Every day, across the globe, individuals find their world slowly darkening. This loss of sight is gradual and often painless, yet it has a profound impact on the quality of life of those affected. The culprit? A condition known as cataracts – a clouding of the normally clear lens of the eye. The World Health Organization (WHO) estimates that cataracts account for 51% of world blindness, affecting approximately 20 million people as of 2021.
Cataracts can strike anyone but are particularly prevalent among populations in developing countries. While cataract surgery is one of the most effective and common surgical procedures globally, access to these services remains uneven. Therefore, this highlights the importance of cataract operations in these regions.
The Cataract Crisis: A Closer Look
According to WHO, in developing nations, cataracts often go untreated due to a combination of factors, including lack of access to healthcare services, affordability, and awareness about the condition and available treatments.
WHO’s Universal Eye Health: A Global Action Plan 2014-2019 report shows that more than 90% of visually impaired people live in low- and middle-income countries. Sub-Saharan Africa, South Asia, and Southeast Asia have disproportionately higher rates of cataract-induced blindness, owing to a dearth of ophthalmic services and limited access to quality, affordable eye care.
A study published in The Lancet Global Health found that the prevalence of blindness due to cataracts in adults aged 50 years and older is nearly five times higher in low- and middle-income countries than in high-income countries.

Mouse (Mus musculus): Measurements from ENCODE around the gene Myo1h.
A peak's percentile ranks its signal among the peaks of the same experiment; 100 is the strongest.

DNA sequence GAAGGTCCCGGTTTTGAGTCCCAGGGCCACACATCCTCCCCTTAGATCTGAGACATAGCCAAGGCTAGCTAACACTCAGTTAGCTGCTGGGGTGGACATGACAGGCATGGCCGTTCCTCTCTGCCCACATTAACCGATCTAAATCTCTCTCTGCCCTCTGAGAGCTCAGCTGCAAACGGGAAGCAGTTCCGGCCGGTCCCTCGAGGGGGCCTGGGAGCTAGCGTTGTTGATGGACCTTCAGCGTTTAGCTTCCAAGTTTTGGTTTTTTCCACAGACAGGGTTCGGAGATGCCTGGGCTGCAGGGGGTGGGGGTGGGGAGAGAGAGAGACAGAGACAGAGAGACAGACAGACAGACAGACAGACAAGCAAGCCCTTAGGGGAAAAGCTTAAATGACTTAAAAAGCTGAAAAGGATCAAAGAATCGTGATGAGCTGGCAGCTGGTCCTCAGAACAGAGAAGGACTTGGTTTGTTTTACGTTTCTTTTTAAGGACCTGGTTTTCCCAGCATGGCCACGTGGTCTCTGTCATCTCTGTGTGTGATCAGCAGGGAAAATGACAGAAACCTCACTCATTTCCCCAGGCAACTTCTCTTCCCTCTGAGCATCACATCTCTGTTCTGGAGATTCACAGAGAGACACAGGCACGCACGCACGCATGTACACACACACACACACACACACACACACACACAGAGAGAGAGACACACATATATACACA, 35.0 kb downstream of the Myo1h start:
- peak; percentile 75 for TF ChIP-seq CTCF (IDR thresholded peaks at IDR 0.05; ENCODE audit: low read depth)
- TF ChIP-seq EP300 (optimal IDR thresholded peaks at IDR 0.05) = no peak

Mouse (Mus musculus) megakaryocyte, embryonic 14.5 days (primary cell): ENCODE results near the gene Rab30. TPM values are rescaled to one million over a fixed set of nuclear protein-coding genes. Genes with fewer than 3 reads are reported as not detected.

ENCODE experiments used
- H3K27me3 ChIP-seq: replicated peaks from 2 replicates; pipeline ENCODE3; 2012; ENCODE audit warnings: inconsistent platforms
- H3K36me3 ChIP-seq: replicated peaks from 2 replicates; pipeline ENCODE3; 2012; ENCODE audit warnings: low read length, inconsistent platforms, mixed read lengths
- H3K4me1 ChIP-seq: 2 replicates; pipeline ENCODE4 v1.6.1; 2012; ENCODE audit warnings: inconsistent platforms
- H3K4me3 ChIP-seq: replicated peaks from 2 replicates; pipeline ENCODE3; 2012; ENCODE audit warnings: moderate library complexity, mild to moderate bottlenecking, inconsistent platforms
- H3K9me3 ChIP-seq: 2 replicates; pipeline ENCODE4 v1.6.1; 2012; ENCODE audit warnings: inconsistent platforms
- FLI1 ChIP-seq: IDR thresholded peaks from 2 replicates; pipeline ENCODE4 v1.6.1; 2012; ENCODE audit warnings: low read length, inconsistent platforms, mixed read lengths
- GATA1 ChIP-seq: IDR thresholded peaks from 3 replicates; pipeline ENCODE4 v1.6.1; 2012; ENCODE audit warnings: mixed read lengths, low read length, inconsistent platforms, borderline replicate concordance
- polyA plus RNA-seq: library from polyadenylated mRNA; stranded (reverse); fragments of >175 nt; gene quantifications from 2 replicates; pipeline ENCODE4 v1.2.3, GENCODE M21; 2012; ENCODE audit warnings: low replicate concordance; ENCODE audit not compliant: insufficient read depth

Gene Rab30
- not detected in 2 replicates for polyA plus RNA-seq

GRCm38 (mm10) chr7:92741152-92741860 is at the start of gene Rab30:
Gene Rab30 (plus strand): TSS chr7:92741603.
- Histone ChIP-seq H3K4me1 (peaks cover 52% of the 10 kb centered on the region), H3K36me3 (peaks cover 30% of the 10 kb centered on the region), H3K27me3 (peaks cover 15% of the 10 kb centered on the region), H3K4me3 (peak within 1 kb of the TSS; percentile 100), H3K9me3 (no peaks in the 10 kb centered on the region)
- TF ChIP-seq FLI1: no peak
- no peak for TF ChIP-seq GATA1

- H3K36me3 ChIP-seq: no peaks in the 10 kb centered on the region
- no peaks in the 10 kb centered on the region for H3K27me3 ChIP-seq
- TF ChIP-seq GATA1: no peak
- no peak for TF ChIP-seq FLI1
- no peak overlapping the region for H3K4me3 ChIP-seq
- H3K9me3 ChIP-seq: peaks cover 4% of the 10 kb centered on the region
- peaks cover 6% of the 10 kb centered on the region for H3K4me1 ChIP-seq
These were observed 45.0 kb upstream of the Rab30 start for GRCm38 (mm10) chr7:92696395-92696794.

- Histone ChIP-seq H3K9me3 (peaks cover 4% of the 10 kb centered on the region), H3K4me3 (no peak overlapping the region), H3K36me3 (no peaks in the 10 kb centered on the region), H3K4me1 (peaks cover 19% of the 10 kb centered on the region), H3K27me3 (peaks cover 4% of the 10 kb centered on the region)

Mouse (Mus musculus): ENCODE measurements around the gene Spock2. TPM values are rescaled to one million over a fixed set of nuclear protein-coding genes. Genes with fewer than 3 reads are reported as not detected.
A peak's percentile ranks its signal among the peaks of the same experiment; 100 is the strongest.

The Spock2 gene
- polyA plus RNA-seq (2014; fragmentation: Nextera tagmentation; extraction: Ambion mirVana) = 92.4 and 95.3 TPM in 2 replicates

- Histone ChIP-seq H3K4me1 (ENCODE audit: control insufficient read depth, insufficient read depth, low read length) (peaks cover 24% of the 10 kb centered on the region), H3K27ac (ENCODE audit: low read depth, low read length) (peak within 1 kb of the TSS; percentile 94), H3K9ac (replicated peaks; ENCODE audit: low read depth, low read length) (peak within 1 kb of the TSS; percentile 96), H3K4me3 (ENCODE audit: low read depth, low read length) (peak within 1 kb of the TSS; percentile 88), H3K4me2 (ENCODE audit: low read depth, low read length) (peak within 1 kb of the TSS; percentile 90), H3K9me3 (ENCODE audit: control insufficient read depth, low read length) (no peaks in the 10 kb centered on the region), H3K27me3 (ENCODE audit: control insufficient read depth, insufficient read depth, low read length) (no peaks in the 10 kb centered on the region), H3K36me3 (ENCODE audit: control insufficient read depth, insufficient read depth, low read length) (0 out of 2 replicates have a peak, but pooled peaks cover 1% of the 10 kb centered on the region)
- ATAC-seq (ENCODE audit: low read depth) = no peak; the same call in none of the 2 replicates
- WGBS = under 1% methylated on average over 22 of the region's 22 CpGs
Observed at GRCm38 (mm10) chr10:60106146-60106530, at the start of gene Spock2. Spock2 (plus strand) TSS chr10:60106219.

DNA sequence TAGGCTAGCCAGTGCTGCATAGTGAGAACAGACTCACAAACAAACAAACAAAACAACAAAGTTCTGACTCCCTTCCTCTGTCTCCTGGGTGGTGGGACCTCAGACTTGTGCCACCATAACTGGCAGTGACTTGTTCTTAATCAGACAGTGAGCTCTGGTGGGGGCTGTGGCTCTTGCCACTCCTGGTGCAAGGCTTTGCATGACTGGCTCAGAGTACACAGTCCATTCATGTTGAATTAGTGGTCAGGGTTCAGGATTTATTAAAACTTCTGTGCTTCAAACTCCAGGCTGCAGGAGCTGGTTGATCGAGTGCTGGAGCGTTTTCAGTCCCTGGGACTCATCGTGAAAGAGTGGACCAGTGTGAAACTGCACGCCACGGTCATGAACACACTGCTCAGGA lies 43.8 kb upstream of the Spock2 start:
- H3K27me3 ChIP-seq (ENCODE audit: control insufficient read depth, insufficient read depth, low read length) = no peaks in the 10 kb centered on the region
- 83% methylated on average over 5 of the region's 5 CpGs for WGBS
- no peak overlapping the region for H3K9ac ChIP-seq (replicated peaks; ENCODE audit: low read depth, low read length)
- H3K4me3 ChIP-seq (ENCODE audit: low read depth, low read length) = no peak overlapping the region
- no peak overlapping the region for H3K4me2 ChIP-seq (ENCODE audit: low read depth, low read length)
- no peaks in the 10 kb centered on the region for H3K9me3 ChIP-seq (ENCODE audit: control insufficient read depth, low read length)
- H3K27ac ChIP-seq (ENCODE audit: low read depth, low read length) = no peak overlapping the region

The Social and Economic Impact of Untreated Cataracts
The impact of untreated cataracts reaches far beyond physical health. WHO reports indicate that blindness and visual impairment significantly affect individuals’ quality of life, often leading to social isolation, difficulty in performing everyday tasks, and an increased risk of accidents.
Moreover, blindness due to cataracts can cause severe economic hardship for individuals and communities. A study published in the journal Ophthalmology in 2020 estimated that uncorrected vision loss costs the global economy an astounding $411 billion in purchasing power parity per year.
The Promise of Cataract Surgery
Amid this landscape, the good news is that cataract surgery is one of the most cost-effective health interventions available. The surgery, which replaces the cloudy lens with a clear artificial one, takes as little as 15 minutes and can often restore sight almost immediately.
A WHO report highlights that cataract surgical rates need to be significantly increased in many developing countries to tackle this issue. This is echoed in a 2021 study in the British Journal of Ophthalmology, which emphasized the urgent need for a global effort to increase cataract surgery rates in these regions.
A Call to Action
Al Basar International Foundation is committed to eliminating avoidable blindness and visual impairment, with a focus on cataract surgery in developing countries. We are partnering with international organizations, healthcare providers, and local communities to increase access to quality eye care services.
While the statistics paint a sobering picture, they also illuminate the path forward. By supporting initiatives that provide access to affordable, quality eye care in underserved communities, we can make a significant impact.
Every donation helps fund critical cataract surgeries and eye health education programs in these regions, enabling adults to return to work and children to succeed in school. Together, we can bring the world into focus for millions of people and transform lives, one eye at a time.
Help us brighten the world. Support cataract operations in developing countries today.